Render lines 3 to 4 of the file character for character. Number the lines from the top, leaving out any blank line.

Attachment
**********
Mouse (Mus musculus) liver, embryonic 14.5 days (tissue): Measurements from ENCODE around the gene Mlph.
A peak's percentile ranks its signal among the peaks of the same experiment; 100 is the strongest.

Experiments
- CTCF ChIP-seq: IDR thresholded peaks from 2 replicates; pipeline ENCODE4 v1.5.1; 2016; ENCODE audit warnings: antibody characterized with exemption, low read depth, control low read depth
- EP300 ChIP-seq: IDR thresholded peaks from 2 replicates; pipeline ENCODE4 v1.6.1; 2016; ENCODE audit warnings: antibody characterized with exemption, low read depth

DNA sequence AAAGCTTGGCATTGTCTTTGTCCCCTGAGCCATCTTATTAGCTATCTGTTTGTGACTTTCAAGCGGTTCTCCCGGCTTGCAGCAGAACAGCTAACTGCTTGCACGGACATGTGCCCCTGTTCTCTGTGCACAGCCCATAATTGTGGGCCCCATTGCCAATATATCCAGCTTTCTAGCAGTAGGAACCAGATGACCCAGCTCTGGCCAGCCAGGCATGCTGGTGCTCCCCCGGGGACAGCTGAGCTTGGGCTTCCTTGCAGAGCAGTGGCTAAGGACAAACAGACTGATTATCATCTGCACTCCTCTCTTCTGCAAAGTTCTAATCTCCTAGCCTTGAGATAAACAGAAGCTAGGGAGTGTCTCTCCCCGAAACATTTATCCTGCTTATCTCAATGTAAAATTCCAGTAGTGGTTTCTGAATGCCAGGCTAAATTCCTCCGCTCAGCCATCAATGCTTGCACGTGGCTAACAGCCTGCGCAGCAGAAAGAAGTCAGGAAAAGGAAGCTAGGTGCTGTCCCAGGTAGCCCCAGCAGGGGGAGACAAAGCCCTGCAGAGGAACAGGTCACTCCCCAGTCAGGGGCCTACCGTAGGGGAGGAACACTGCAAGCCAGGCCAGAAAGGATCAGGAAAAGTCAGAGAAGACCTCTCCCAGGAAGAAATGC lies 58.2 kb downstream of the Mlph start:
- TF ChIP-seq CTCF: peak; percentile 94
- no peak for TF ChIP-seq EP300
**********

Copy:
Experiments
- CTCF ChIP-seq: IDR thresholded peaks from 2 replicates; pipeline ENCODE4 v1.5.1; 2016; ENCODE audit warnings: antibody characterized with exemption, low read depth, control low read depth